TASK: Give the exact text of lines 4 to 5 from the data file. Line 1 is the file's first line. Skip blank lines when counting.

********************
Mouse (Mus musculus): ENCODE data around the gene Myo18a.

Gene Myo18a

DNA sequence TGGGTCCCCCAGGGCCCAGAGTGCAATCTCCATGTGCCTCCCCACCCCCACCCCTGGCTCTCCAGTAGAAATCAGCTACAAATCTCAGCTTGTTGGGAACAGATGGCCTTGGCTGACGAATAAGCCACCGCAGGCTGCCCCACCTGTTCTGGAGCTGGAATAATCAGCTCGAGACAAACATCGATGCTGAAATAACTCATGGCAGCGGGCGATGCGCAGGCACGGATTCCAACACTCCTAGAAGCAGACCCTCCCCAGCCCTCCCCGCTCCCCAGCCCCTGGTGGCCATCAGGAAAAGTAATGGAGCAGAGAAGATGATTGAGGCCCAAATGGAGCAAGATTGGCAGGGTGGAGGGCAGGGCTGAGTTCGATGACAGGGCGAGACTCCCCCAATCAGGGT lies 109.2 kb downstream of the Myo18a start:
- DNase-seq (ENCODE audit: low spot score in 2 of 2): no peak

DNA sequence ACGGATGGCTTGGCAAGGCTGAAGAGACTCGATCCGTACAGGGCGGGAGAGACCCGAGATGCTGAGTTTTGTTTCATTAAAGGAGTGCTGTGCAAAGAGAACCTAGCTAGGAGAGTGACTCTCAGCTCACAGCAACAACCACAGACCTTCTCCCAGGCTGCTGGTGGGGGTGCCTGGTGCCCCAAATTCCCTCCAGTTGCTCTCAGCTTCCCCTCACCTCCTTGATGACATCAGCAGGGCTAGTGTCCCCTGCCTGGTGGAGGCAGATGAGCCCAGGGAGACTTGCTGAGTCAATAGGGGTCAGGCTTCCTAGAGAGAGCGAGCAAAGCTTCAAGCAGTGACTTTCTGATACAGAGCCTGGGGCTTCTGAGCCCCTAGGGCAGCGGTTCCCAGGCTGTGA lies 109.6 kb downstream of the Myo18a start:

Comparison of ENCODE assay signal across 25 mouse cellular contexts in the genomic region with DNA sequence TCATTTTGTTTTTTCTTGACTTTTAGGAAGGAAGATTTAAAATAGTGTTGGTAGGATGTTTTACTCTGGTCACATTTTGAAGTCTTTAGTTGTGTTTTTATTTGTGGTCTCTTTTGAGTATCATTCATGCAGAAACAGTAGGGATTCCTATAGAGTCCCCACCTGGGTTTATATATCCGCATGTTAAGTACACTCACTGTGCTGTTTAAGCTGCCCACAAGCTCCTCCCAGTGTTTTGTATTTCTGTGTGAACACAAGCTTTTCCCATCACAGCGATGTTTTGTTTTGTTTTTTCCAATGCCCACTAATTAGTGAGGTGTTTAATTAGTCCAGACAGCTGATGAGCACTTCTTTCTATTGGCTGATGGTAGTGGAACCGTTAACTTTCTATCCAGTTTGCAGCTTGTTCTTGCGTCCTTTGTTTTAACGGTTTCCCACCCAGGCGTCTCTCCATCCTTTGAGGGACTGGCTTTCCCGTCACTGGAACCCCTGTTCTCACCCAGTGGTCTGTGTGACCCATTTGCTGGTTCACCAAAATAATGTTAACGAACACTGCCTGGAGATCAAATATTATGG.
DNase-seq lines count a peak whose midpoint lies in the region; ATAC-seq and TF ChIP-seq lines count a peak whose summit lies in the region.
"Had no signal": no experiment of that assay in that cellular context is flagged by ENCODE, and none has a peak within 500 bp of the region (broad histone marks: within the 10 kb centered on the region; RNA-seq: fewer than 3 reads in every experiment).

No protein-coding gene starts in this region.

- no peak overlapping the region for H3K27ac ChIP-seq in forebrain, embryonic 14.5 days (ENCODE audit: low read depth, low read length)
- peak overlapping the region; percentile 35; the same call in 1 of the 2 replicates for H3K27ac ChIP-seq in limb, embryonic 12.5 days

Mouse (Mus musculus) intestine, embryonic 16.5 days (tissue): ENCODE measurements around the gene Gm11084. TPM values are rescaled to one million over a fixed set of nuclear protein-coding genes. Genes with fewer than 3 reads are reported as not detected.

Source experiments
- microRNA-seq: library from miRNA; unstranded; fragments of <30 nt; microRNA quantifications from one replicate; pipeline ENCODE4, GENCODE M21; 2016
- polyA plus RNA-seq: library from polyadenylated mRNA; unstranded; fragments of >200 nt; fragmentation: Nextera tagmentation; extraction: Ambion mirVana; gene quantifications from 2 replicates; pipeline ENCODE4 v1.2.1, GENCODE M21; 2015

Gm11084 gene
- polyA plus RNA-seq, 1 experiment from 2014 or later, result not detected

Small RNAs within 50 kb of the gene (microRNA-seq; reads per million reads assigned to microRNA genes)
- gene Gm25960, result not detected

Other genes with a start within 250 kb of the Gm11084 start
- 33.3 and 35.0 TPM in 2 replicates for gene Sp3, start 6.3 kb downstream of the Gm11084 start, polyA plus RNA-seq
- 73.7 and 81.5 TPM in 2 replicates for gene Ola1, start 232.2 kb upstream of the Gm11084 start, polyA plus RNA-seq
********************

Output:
- DNase-seq (ENCODE audit: low spot score in 2 of 2): no peak

DNA sequence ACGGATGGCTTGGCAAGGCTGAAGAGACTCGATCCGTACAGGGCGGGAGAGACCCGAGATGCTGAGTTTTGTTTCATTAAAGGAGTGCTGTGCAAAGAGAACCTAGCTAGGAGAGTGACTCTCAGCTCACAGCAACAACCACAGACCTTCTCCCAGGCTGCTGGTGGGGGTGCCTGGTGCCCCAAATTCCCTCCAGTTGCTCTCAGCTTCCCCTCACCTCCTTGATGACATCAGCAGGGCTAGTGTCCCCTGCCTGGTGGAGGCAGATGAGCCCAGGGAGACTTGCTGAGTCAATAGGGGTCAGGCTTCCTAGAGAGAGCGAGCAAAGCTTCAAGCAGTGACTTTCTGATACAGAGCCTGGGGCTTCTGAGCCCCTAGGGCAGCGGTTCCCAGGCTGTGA lies 109.6 kb downstream of the Myo18a start: